Category Archives: Things to Avoid

Here’s something you might not know about It’s Experian in disguise, trying to generate more profit from consumers.

The following quote is from: Fair Credit Reporting Act: How It Functions for Consumers and the Economy

“Ironically, all three agencies market products with ‘identify theft’ insurance to provide attorneys fees and expenses necessary to obtain the correction of their credit reports from those same agencies. Thus, consumers are faced with what can fairly be described as credit extortion. Consumers are told to buy the CRA products or else remain in fear that they will be inaccurate and full of fraud.”

If you have the time, I highly recommend you read the entire report. It seems the more I learn about the whole credit business, the angrier I become. If everybody knows that most credit reports contain errors, and getting those errors corrected is so time-consuming and difficult, then why are banks and employers and landlords still basing their decisions almost entirely on these reports and scores that are more likely to be wrong than right? I guess it’s because they don’t have many other options.

It seems like this shouldn’t be so difficult to get right in the electronic information age.

Identity Theft!

Just before Christmas I became yet another victim of identity theft. Somehow, someone who remains unknown to me cloned my debit card, somehow figured out my PIN, and made two rather large ATM withdrawals, emptying my checking account.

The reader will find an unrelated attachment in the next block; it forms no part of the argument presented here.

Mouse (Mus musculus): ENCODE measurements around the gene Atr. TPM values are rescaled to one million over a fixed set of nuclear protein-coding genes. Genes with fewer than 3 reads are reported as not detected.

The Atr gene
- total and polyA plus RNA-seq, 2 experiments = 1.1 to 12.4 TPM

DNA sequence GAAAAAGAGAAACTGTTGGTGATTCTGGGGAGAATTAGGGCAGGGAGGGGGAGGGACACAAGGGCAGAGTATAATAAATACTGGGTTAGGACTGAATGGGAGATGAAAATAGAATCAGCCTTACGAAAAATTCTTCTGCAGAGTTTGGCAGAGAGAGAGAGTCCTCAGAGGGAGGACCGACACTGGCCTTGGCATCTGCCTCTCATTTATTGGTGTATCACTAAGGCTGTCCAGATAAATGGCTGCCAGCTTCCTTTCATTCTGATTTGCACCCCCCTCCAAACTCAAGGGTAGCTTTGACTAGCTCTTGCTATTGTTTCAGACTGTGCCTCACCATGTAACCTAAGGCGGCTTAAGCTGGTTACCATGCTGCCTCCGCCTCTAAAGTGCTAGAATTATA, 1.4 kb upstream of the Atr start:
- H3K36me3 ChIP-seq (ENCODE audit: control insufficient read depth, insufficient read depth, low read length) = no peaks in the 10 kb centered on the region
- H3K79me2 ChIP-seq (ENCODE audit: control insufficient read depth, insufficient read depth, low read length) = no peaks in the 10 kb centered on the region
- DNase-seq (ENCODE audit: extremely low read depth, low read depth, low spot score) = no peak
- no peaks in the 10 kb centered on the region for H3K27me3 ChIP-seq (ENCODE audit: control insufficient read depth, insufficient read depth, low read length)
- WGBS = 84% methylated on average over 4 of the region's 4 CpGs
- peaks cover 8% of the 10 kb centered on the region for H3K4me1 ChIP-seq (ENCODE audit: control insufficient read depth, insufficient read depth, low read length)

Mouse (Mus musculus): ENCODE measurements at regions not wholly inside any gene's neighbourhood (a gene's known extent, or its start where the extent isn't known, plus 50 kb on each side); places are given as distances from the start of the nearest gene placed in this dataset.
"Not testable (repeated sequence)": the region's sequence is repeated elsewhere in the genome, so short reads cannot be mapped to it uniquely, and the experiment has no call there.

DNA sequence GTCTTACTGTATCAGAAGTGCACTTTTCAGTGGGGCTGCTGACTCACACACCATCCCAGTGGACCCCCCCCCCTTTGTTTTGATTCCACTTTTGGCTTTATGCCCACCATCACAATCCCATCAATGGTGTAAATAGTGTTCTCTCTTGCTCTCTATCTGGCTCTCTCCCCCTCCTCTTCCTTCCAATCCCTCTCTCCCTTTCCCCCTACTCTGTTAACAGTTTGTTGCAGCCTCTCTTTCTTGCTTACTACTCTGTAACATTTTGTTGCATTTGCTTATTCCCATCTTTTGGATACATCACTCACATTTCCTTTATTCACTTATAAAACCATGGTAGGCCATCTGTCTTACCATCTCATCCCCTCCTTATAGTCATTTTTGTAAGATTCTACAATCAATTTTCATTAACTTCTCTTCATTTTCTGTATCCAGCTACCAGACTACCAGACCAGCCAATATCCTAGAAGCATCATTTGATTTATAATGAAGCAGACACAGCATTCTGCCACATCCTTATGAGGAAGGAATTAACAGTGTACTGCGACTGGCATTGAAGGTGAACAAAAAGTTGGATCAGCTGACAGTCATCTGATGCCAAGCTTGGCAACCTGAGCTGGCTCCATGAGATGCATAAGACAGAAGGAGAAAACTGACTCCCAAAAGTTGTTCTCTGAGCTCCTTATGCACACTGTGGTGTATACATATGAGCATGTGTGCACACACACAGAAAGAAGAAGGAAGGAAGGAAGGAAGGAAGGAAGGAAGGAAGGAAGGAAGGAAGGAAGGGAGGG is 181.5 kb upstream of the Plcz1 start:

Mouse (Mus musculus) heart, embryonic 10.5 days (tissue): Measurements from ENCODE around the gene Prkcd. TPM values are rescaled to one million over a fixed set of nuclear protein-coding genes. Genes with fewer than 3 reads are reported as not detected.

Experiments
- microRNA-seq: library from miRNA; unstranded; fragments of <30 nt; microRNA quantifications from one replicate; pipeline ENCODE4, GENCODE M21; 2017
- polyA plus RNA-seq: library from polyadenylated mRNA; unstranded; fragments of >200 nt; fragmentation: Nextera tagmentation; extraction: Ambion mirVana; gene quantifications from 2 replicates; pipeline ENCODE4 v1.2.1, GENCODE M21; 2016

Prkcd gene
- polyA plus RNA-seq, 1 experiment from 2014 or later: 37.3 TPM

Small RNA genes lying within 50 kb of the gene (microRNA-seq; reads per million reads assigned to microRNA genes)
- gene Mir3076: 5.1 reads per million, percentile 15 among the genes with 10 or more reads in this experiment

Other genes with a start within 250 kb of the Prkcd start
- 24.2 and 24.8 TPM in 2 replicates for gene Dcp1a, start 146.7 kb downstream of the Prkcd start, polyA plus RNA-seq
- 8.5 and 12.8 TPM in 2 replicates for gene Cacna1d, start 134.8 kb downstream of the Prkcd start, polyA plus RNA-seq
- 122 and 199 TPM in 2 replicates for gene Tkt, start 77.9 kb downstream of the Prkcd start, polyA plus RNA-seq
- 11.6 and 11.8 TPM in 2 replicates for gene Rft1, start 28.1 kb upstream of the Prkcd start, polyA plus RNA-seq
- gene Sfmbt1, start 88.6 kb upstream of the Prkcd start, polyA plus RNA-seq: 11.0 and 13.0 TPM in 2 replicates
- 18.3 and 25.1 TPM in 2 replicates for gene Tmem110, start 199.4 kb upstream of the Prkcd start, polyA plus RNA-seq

I have never loaned my debit card to anyone, and until this happened, I was the only person on the entire planet Earth who knew my PIN.

I don’t mind telling you that my bank is Washington Mutual and that they have been an absolute nightmare to deal with. I’ve been shuffled from department to department and am currently forced to deal only with a department mysteriously named “Fraud Prevention” who is only open 7am-4pm Monday-Friday and whose minimum hold time for actually getting through to speak with a person is upwards of 30 minutes. I have waited as much as 90 minutes to talk to someone. When I finally do get through to someone, most of the time they are not properly trained, and are unwilling or unable to explain the dispute process or assist me with my questions. So far, I have spoken to exactly one representative, named Diane, who was polite and took the time to explain things and answer all my questions. It was through Diane that I discovered the process of investigation can take 4-6 months.